Additionally, leafy vegetables like kale, collard greens, and spinach should be included as well. It’s best not to give your canary too many fruits because they’re high in sugar which can lead to health problems over time. Keep an eye out for signs of dehydration such as reduced thirst or excessive urination.

Sounds and vocal behavior

Song canaries are among the most popular species of canaries. Specifically, male song canaries are bred to sing. These include the German Roller, Waterslager, Spanish Timbrado, Russian Singer, and American Singer. Male canaries are able to create elaborate songs, while females mostly chirp. During the molting period, these birds do not sing at all.

Breeding

You should ensure that your canaries are well-fed, healthy, and of adult age before breeding them. You should also make sure that the cage, which is their new home, is clean.

Allow time for the infants to get used to each other and their surroundings.

In North America, canaries tend to breed between March and July, but they can breed at one year of age if they have adapted to their environment.

The length, height, and width of a breeding cage are typically 24 inches, 14 inches, and 10 inches, respectively. Males and females should be separated in breeding cages by a slidable partition. Getting a nesting box is simple; just visit a local bird shop. Typically, a small birdhouse will do the trick for a canary.

Eggs are laid by the hen within a few days of mating. Egg clutches typically contain four to six eggs.

It is common for older and younger chicks in a nest to have a large difference in size. Some chicks may be lost if they are too small to compete. Therefore, some breeders replace eggs with artificial ones immediately after laying them.

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Once she has laid all of her eggs, the breeder will then put them all back into the nest for incubation, which takes 13 days before hatching.

Domestic canary lifespan

The lifespan of a domestic canary bird is approximately 10 to 12 years. Common causes of death include starvation, dehydration, poisoning, and predators.

Movements and migration

domestic canary bird

The domestic canary birds are migratory birds, so they will travel from North Africa to Southern Europe and back again each year. They tend to migrate in September or October, but they may also stay in their nesting area if food is abundant.

The migration patterns of the Serinus canaria domestica are not well-known because they are only seen during this time of year and not at any other time throughout the year. Their movements are controlled by different factors such as weather conditions, population numbers, and availability of food sources.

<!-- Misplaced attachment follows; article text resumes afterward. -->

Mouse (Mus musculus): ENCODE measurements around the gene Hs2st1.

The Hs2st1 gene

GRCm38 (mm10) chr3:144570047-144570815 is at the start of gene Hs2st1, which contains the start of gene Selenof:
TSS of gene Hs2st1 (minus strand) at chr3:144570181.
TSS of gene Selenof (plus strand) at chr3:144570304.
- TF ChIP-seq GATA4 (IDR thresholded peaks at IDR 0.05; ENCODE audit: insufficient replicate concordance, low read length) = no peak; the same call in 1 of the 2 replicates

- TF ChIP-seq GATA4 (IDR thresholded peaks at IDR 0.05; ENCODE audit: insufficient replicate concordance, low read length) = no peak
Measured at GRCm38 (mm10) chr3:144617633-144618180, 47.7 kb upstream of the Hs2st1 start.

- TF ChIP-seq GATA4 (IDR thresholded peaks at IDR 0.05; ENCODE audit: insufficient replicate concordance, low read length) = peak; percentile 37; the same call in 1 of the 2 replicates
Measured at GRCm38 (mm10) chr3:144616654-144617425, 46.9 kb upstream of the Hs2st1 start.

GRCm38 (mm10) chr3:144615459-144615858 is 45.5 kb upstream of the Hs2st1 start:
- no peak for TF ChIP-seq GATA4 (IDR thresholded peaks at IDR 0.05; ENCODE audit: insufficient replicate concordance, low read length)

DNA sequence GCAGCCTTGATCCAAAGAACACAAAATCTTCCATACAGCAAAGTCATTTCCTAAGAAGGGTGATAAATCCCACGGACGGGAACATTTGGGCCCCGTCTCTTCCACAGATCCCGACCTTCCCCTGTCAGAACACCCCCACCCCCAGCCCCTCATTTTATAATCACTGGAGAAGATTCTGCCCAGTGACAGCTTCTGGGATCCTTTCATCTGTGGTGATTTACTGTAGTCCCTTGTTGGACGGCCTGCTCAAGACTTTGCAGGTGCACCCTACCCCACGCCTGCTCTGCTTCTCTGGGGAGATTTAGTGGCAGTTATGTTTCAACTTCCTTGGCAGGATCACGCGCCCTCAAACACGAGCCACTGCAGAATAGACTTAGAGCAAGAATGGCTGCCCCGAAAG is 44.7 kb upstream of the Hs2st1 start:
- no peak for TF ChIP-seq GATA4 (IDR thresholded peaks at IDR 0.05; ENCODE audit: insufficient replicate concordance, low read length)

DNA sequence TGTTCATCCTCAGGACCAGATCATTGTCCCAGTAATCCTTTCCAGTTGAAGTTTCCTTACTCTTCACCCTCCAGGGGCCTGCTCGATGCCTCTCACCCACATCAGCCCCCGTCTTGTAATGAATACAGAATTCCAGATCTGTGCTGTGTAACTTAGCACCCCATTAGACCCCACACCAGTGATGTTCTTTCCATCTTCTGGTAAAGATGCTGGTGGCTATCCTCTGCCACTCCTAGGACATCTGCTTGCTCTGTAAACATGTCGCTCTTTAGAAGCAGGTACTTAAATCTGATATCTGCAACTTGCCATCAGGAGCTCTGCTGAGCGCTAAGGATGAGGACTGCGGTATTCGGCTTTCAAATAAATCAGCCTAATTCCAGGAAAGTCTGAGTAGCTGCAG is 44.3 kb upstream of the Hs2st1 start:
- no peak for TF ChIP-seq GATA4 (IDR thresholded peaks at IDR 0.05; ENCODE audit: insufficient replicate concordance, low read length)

These factors change from year to year which affects how many Serinus canaria domestica there are on a particular day; for example, on a warm autumn day, there might be many more than on a cold November day.

Diseases and threats

Poor diet, dirty cages, and drafts are the most common causes of health problems for canaries. A veterinarian should be consulted if the bird begins to lose its hair, develop scaly legs, or suffer from diarrhea, constipation, or lethargy. Avoid smoking around canaries or keeping them in rooms with fumes from cooking or solvents, since they are sensitive to air quality.

The canaries are susceptible to certain viruses, fungi, and bacteria. There are multiple infections that can affect them, such as avian gastric yeast infection, candidiasis, and chlamydia, which are all easily treatable.

Domestic canary can also contract bumblefoot, which causes swelling of the feet and lesions, and mycoplasma, which causes discharge from the nose and eyes, like tuberculosis, a very lethal respiratory disease.

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There are a number of viruses that can kill canaries, including avian pox and polyomavirus. There are times when antifungal treatments can save Aspergillus, but they are not always successful.

Domestic canary population status

This species is classified as Least Concern because it has a large range and no major threats. It is listed in Appendix II of the Convention on International Trade in Endangered Species of Wild Fauna and Flora, which allows for some trade in the species.

It is believed that these birds will be exploited to extinction if the trade continues at current rates. Many conservationists are advocating against this use of domestic canaries, but they are still being sold across the world.

The European Union banned the importation of all wild-caught serins in 2009, but illegal imports still occur from Asia and Africa into Europe.